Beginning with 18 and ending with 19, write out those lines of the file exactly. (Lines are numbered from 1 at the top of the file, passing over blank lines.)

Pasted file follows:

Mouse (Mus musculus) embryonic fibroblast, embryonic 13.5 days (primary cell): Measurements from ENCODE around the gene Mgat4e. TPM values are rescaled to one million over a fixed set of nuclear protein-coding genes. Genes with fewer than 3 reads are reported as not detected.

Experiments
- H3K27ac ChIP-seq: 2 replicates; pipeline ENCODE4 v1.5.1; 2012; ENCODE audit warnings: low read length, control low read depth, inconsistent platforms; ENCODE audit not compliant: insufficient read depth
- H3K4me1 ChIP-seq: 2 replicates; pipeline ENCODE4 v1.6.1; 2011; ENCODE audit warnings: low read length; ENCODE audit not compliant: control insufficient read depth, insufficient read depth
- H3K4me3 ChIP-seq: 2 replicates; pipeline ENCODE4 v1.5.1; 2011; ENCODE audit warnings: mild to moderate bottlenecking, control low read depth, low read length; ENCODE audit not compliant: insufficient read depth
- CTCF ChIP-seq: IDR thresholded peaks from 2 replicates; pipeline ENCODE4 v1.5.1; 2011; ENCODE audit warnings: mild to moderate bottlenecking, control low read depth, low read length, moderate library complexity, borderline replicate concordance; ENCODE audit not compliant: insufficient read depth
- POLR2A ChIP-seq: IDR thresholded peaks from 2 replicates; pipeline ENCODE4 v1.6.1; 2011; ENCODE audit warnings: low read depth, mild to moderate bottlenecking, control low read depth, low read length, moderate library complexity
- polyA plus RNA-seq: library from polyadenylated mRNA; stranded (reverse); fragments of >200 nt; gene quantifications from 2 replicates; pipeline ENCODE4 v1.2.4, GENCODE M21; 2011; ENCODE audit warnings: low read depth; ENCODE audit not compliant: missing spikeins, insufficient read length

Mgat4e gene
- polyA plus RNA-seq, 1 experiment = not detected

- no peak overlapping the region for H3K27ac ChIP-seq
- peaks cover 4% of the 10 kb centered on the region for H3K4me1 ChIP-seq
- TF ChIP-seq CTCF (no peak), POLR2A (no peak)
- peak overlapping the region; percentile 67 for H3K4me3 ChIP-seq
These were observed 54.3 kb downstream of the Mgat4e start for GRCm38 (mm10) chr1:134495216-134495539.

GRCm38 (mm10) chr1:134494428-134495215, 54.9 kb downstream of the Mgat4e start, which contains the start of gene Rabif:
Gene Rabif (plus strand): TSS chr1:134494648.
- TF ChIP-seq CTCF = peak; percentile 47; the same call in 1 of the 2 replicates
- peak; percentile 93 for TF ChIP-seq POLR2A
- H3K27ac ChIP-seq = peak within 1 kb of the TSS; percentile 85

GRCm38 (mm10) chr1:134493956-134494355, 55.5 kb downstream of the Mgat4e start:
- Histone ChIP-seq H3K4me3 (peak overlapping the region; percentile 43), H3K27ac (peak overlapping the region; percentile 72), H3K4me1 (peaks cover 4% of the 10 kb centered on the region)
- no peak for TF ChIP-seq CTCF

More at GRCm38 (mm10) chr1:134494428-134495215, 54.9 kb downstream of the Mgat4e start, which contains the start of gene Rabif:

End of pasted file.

- TF ChIP-seq CTCF = peak; percentile 47; the same call in 1 of the 2 replicates
- peak; percentile 93 for TF ChIP-seq POLR2A